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Gender: Male
Hometown: NY
Member since: Mon Dec 29, 2003, 11:41 PM
Number of posts: 36,530

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Sviatoslav Richter - Grieg Piano Concerto, 3rd Movement

This is just a snippet, complete with an interruption that you Norwegian (I think) speakers will understand. An odd clip, but it’s rare footage of Richter playing with utmost intensity at Bergen in 1968. He was one of the greats, and, for many, the best ever.
Posted by BeyondGeography | Thu Jan 9, 2020, 12:39 AM (3 replies)

Spartanburg SC Mayor Junie White endorses Sen. Warren

Spartanburg Mayor Junie White has endorsed Sen. Elizabeth Warren to be the Democratic Party's presidential nominee.

Although polls show former Vice President Joe Biden with a more-than 2-1 lead over the second and third highest favorites Warren and Bernie Sanders in South Carolina, the Democratic mayor said Sunday he believes Warren has the best chance at defeating Republican President Donald Trump in November.

"I just think she is the right candidate," White said. "She's a very independent woman, very smart woman. I like her ideas. (Trump) is going to be hard to beat, but she has a very good chance."

The South Carolina Democratic primary will be Saturday, Feb. 29. It is the fourth nominating contest in the Democratic presidential primaries...

Posted by BeyondGeography | Mon Jan 6, 2020, 02:35 PM (7 replies)

Democrat Elizabeth Warren plans Flatbush rally with Julian Castro

FLATBUSH — Democratic presidential candidate Elizabeth Warren plans to bask in a recent big-ticket endorsement at a Brooklyn rally on Tuesday. She'll appear onstage at the Kings Theater alongside former primary rival Julián Castro.

When the doors open for the event at 5 p.m., spectators will not only see Warren — a leading candidate in a crowded, if narrowing, Democratic primary — but also one of Castro's first public appearances since he dropped out of the presidential race last week.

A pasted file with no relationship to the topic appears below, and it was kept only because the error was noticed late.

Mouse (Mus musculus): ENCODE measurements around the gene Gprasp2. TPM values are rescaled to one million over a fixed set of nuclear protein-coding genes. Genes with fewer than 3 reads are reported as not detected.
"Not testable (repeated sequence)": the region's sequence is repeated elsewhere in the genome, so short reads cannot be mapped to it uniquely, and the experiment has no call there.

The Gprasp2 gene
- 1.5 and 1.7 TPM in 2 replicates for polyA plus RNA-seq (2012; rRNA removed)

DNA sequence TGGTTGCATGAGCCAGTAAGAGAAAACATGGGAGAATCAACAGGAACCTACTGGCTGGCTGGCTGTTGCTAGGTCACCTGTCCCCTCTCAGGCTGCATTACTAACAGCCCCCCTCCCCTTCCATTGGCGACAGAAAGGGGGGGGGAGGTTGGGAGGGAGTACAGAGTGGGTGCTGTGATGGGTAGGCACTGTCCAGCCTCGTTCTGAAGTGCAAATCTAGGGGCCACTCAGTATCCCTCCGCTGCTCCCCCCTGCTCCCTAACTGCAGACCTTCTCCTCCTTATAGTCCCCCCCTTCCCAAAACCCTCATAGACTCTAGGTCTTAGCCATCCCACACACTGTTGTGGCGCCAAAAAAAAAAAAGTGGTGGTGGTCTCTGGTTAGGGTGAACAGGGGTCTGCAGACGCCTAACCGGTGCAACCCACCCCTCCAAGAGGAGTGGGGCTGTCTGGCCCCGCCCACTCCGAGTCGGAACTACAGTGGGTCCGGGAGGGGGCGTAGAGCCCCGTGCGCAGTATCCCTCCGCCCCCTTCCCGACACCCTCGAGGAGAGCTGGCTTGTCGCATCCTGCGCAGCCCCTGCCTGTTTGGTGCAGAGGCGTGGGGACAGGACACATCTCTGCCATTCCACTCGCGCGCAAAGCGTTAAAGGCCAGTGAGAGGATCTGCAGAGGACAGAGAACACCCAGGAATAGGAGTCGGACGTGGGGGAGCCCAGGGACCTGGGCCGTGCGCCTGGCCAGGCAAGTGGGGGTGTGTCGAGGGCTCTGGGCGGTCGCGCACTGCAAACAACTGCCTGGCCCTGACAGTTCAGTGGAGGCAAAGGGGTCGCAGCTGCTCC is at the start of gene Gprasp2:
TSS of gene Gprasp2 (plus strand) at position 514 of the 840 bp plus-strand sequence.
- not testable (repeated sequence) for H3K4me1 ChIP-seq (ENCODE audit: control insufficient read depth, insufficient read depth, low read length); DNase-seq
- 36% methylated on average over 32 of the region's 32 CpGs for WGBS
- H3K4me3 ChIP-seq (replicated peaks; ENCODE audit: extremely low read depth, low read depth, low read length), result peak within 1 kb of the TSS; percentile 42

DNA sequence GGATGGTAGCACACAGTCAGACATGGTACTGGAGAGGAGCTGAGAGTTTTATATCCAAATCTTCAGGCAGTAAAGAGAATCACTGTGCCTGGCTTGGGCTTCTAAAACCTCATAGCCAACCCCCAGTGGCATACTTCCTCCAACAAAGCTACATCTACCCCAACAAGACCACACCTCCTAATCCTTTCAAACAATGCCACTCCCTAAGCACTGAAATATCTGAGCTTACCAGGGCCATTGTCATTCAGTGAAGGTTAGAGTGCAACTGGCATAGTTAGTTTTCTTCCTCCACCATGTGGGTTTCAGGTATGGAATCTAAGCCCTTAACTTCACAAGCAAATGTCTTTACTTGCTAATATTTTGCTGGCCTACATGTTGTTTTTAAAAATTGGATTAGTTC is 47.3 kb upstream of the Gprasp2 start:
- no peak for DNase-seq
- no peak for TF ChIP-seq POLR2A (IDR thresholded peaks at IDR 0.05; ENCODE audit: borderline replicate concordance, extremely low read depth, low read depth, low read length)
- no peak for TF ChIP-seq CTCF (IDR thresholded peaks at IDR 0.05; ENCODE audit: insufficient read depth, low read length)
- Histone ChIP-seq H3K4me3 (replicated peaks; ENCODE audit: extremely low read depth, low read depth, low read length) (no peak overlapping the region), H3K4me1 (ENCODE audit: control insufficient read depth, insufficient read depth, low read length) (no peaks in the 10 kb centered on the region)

Castro, a former Obama administration housing chief and mayor of San Antonio, endorsed Warren in an online video posted Monday. He issued a statement which called Warren, a U.S. senator for Massachusetts, "the most qualified, best-equipped candidate to win the nomination" and defeat President Donald Trump, a Republican.

Warren's and Castro's joint appearance will briefly bring the up-for-grabs Democratic race to a grand stage in Brooklyn. The Kings Theater at 1027 Flatbush Avenue is on the National Register of Historic Places.

The event will begin at 7 p.m. More information can be found at Warren's website.

Posted by BeyondGeography | Mon Jan 6, 2020, 01:30 PM (4 replies)

WaPo: What it's like organizing for Warren in one of Iowa's most rural counties

Lengthy feature and a great read:

EAST AMANA, Iowa — Anna Navin stepped out of her Honda, grabbed a large pink backpack from the passenger seat of her car and knocked on the door of Glenn Goetz, a 68-year-old retiree. Navin, a 28-year-old organizer for Sen. Elizabeth Warren (D-Mass.) was meeting with Goetz to see if he would take on more duties as a precinct captain, including knocking on doors in other nearby communities and helping recruit volunteers.

... Many Democratic presidential candidates, such as former vice president Joe Biden, former South Bend, Ind., Mayor Pete Buttigieg and Sen. Cory Booker (D-N.J.), have robust organizations. But among locals, Warren’s organization stands out...The stories about Warren staffers in Iowa and how far they go to sell her candidacy regularly circulate among rival campaigns, eliciting both eye rolls but also grudging admiration. “It’s like, where did they find these kids?” marveled a longtime Iowa Democratic activist, who spoke on the condition of anonymity because she endorsed another candidate in the race.

...Since June, Navin has put more than 12,000 miles on her car on behalf of Warren. She’s met the politician just a handful of times, mostly in passing. But on a Saturday morning in September, Navin was out knocking on doors in Williamsburg when her cellphone rang. The call was from a blocked number. Taking a deep breath, she answered.“Happy birthday!” Warren called out.

Navin froze on the street. Clutching the phone, she listened as Warren thanked her for her work. But the candidate also wanted to talk business. She had just released a new Social Security plan. “She just started giving me talking points … my plan is going to do this, this, this and this. And I was like cool, cool, cool, thanks for the talking points because I’m actually knocking doors right now,” Navin recalled...


Posted by BeyondGeography | Sat Jan 4, 2020, 03:07 PM (1 replies)

Charles Pierce: This is the best speech I've ever seen EW give

Watch when you can. EW really gave us a great close to 2019 today. She is clearly ready to roll.

Happy New Year to my fellow Warren supporters.
Posted by BeyondGeography | Tue Dec 31, 2019, 03:54 PM (4 replies)

Khatchaturian Violin Concerto in D Minor - Oistrakh

Posted by BeyondGeography | Tue Dec 31, 2019, 01:11 PM (0 replies)

Private equity ran amok in the 2010s

The decade exposed an industry that cared about lining its own pockets, often at the expense of the companies it bought.
By Joe Nocera